races shall live together in unbroken har?
mony. I also remark that you call attention
to two things, the "antecedents" of the two
two candidates; and secondly, the "present
position." You wish to know from these
which gives assurance of the most heartfelt
sympathy and greatest vigor lo the mainte?
nance ot your rights; in other words, which,
Judging by the pase, will be your truest friend.
The communication with which you have
honored me ls not alone. Colored lellow-cltl
zens In other parts of the country-I may say
In nearly every State of the Uulon-have made
a similar request, and some complain that I
have thus far kept silent. I am not insensible
to this appeal. But If my opinion ls given, lt
must be candidly according to my conscience.
In this spirit I unswer your inquiries, begin
wlth the antecedents of the two candidates.
I. Horace Greeley was born to poverty, and
educated himself in a printing office. Presi?
dent Grant, fortunate in early patronage, be?
came a cadet at West Point, and was educated
at the public expense. One started with noth?
ing but Industry and character; the other
started with a military commission. Ore was
trained as a civilian; the other as a soldier.
Horace Greeley stood forth as reformer and
abolitionist. President Grant enlisted as a
pro-slavery Democrat, and, at the election of
James Buchanan, fortified by his vote all tbe
pr?tentions of slavery, Including the Dred
Scott decision. Horace Greeley from early
life was earnest and constant against slavery,
lull of sympathy with the colored race, and
always foremost in the great battle tor their
rights. President Grant, except as a soldier,
summoned by the terrible accident of war,
never did anything against slavery, nor has he
at any time shown any sympathy with the color?
ed race. Horace Greeley earnestly desired that
colored cllizens should vote, and earnestly
championed Impartial suffrage; but President
Grant was on the other side.
Beyond these contrasts, which are marked,
It cannot be forgotten that Horace Greeley is
a person of large heart and large understand?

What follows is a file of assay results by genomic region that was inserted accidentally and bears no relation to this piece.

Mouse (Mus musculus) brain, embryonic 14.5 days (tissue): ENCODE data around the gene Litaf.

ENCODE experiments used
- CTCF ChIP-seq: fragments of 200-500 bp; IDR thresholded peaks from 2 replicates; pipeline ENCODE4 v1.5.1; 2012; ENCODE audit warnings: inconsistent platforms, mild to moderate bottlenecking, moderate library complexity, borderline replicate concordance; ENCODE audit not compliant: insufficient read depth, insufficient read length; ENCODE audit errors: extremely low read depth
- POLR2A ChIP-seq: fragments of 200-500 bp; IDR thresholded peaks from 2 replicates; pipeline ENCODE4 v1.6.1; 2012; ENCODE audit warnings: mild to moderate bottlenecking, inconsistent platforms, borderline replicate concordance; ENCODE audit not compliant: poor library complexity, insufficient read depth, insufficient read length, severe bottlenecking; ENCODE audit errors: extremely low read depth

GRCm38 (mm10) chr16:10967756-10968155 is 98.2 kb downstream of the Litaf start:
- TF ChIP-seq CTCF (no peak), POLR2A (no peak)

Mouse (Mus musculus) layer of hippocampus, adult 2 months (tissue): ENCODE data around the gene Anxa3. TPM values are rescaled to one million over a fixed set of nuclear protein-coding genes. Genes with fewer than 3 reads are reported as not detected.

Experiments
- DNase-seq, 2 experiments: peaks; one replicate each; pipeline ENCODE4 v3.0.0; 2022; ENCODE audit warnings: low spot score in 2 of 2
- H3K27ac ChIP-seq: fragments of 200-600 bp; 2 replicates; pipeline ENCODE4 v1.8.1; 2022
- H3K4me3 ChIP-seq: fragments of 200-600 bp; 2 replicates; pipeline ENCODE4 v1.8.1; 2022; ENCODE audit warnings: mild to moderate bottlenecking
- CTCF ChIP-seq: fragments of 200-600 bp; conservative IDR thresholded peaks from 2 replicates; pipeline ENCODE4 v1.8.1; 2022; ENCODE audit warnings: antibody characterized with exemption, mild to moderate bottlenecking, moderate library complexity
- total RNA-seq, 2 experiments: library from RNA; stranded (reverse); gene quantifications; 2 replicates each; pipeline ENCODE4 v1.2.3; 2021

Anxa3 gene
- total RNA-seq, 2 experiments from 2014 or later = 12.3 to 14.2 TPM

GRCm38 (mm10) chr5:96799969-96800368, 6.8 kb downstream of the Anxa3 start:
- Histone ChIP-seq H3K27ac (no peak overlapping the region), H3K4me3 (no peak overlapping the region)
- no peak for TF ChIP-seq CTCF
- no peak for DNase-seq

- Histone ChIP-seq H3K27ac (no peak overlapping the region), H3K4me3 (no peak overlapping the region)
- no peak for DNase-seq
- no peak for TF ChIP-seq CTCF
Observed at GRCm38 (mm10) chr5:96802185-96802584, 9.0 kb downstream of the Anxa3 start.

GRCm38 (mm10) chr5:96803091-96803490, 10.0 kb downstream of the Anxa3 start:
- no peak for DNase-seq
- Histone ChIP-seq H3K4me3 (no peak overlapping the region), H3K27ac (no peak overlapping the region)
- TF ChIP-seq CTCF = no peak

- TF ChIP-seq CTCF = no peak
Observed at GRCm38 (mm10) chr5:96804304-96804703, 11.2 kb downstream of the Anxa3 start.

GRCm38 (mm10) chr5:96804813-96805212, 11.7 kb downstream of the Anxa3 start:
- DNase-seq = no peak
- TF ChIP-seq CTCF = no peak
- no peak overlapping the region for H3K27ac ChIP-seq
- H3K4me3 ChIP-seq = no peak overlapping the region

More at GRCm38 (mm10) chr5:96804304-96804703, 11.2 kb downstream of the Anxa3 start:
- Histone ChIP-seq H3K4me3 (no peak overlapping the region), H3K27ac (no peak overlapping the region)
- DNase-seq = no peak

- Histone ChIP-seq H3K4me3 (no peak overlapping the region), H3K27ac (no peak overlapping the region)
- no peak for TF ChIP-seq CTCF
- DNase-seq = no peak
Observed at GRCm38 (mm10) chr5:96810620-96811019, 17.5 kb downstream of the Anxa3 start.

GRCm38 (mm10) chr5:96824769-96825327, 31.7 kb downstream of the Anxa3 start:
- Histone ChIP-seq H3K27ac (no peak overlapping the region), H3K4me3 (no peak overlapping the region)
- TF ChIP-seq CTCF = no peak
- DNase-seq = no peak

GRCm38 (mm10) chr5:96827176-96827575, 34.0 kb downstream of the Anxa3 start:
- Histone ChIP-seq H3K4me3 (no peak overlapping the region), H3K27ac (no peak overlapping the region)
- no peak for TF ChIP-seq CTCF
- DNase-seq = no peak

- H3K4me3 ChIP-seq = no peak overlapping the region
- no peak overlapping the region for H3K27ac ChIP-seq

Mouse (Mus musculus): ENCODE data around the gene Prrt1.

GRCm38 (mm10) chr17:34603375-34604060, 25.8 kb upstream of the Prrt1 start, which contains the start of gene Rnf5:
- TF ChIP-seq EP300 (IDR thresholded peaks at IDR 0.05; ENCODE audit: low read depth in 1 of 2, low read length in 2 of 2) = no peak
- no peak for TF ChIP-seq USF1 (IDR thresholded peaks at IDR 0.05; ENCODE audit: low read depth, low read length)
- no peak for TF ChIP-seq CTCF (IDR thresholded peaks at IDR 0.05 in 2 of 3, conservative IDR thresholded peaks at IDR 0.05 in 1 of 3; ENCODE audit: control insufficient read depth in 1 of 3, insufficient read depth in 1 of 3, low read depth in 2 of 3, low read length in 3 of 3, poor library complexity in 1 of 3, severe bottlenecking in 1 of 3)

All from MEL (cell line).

ing, trained to the support of human rights,
always beneficent with the poor, always ready
for any good cause, and never deterred by op?
position or reproach, as when fur long years
he befriended your people. Add to' these
qualities, conspicuous in his life, untiring in?
dustry, which leaves no moment without its
fruit; abundant political knowledge; acquaint?
ance with history; the Instinct and grasp of
statesmanship; an amiable nature; a magnani?
mous soul, and, above all, an honesty which
no suspicion has touched, and you have a
brie! portraiture of the antecedents of Horace
Few of these things appear in the President.
His great success in war, and the honors he
has won, cannot change the record ol his con?
duct toward your people.especially in contrast
with the lifetime fidelity of his competitor,
while there are unhappy "antecedents" show?
ing that in the prosecution of his plans he
cares nothing for ihe colored race. The story
ls painful, but lt must be told.
I refer to the outrage lie perpetrated upon
Haytl with its eight htindred thousand blacks,
engaged In the great experiment of self gov?
ernment. Here is a most instructive "ante?
cedent," revealing beyond question his true
nature, and the whole ls attested by docu?
mentary evidence. Conceiving the Idea of
annexing Dominica, which is the Spanish
part of the island, and shrinking at nothing,
he began by seizing the war powers of the
government, In flagrant violation of the con?
stitution, and then, at a great expenditure of
money, sent several armed ships of the navy,
including monitors, to maintain the usurper
Baez in power, that through him he might
obtain the coveted prize. Not content with
this audacious dictatorship, he proceeded to
strike at the independence of the Black Re?
public by open menace of war, and all with?